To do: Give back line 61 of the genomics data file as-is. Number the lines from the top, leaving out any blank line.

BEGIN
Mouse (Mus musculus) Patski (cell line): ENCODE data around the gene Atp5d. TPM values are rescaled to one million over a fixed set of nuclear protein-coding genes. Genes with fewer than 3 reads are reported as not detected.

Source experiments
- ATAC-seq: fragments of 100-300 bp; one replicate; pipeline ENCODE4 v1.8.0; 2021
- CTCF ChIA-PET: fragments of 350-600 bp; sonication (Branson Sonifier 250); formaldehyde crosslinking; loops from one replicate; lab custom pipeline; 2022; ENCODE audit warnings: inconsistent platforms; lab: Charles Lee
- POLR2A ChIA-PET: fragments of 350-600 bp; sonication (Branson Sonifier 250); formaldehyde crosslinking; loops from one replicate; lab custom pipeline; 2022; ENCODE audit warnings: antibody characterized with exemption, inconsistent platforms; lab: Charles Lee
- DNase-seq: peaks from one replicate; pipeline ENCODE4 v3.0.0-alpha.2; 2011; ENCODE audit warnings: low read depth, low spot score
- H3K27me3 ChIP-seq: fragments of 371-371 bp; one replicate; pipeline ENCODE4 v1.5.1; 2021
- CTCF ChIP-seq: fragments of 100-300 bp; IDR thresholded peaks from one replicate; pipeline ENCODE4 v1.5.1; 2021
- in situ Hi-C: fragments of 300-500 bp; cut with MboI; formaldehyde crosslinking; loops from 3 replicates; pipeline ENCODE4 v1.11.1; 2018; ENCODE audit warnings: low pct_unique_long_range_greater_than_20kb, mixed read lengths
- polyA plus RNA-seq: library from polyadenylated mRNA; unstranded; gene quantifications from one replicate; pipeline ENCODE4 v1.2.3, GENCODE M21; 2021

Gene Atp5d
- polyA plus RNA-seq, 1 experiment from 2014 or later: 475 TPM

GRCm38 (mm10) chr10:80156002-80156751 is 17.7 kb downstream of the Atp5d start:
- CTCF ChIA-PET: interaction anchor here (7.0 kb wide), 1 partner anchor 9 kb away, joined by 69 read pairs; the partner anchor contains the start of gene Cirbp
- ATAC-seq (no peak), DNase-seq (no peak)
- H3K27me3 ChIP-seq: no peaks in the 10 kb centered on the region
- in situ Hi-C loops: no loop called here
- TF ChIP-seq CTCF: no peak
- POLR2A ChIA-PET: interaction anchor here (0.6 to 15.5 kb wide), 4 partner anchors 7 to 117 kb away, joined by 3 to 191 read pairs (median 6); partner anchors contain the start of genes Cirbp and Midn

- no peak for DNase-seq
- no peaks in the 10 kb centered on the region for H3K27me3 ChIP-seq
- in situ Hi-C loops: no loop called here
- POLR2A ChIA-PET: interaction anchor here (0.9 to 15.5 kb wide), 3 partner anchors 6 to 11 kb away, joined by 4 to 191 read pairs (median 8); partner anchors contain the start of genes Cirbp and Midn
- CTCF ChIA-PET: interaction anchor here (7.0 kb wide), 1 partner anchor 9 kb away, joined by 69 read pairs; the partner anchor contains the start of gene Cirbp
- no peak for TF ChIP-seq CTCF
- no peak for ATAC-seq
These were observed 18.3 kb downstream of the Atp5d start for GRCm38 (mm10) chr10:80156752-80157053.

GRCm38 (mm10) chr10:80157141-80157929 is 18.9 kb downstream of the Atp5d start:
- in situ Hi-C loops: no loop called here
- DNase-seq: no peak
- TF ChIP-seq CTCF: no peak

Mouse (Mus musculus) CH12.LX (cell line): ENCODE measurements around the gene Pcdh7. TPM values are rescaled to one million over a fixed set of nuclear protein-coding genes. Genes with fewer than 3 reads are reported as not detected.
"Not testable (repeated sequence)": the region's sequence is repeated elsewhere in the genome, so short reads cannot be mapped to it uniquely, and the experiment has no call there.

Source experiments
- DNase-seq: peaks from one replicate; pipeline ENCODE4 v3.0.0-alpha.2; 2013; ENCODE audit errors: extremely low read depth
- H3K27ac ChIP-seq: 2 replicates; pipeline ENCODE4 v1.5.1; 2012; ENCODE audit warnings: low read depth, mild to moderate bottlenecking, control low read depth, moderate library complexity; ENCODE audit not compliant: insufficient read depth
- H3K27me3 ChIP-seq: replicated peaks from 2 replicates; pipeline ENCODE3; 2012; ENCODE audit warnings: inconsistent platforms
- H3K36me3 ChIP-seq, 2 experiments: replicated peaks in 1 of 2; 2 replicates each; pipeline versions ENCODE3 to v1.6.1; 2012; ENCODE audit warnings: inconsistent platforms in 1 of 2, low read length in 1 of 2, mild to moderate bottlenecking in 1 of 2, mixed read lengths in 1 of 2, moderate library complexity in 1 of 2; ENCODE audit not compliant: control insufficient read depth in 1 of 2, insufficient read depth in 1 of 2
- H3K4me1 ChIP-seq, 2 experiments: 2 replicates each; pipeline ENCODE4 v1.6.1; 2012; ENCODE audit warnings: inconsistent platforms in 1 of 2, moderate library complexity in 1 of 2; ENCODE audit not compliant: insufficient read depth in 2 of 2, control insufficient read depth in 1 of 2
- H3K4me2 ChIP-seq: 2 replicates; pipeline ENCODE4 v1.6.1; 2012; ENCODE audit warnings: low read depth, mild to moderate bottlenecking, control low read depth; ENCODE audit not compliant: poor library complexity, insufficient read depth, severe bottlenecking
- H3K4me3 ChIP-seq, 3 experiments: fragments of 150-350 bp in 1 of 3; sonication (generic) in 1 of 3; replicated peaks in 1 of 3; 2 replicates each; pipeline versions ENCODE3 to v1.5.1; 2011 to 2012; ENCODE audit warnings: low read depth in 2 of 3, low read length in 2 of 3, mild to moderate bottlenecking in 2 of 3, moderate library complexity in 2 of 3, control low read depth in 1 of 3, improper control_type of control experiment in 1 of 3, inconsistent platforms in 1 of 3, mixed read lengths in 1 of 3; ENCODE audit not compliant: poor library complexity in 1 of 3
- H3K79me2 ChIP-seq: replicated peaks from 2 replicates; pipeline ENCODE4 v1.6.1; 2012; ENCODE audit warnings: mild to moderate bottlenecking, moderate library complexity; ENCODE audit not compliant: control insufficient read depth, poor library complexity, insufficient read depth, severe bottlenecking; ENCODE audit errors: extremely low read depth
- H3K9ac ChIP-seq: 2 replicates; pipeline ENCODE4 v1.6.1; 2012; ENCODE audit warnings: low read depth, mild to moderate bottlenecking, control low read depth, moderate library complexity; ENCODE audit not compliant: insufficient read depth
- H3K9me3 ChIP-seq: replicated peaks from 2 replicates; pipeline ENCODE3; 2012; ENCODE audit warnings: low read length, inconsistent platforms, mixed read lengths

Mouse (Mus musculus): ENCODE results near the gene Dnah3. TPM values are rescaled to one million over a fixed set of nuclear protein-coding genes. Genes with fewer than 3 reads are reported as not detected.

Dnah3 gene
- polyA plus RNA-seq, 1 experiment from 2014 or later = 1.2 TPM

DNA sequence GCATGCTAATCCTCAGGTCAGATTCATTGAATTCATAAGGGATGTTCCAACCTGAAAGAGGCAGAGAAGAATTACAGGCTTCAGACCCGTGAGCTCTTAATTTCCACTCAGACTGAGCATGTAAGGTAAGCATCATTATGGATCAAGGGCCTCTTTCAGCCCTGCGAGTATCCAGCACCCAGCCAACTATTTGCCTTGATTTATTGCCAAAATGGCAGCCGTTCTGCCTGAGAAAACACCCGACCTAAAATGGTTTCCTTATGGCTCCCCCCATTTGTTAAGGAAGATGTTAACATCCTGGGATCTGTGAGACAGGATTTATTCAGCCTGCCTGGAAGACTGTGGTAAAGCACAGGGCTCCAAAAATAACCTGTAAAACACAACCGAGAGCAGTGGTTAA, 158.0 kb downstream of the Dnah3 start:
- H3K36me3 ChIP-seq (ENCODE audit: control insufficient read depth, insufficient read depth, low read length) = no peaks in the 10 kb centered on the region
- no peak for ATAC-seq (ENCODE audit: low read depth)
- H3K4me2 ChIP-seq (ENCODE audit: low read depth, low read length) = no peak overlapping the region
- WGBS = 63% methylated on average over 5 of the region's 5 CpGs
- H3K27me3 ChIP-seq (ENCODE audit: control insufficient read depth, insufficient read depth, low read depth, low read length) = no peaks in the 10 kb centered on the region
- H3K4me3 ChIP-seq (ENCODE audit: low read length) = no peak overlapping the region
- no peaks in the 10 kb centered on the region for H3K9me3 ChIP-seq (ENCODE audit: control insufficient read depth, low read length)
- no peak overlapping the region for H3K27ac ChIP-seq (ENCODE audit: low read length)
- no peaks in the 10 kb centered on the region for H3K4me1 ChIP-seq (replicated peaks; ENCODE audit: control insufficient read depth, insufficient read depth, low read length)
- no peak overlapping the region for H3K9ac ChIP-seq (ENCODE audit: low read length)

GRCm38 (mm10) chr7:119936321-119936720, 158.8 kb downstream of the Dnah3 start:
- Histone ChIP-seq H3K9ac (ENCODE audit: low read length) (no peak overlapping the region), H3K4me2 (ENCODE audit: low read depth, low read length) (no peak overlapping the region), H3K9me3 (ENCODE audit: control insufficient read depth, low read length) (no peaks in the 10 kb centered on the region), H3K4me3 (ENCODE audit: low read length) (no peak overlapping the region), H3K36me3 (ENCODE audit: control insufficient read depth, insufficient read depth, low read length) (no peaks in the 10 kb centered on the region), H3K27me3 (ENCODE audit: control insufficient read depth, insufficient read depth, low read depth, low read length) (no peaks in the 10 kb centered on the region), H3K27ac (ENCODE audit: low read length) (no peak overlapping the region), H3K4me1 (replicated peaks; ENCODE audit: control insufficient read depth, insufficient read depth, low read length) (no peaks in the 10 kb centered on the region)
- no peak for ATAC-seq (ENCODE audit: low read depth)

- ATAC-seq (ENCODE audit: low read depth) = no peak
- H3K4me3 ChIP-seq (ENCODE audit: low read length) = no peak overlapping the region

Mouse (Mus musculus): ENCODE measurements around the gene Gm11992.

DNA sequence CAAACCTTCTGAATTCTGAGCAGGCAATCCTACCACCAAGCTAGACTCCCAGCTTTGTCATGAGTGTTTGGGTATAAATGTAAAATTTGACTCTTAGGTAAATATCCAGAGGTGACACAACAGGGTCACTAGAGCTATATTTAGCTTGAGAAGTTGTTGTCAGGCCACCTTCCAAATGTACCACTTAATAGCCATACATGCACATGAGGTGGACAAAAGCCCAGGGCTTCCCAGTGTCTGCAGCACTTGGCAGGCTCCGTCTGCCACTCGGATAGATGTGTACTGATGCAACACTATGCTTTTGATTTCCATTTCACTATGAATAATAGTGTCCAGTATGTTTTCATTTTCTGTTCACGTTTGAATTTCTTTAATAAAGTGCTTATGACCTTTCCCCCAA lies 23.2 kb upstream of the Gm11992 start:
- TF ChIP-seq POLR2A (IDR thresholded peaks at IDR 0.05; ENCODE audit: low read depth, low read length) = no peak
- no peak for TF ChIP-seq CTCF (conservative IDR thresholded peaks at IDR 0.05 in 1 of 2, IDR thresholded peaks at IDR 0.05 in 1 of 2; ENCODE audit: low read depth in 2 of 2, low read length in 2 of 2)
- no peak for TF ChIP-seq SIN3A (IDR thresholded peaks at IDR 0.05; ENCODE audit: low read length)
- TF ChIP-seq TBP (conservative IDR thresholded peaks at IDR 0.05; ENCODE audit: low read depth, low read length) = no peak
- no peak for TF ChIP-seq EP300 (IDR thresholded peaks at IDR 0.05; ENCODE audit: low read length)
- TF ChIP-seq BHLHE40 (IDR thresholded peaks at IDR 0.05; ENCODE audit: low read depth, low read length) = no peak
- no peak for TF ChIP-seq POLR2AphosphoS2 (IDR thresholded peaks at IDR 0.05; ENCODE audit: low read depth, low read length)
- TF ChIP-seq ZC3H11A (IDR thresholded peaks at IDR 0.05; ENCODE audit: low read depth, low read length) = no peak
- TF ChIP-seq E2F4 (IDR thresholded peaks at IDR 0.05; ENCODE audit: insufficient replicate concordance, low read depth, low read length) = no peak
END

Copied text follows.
- no peak for ATAC-seq (ENCODE audit: low read depth)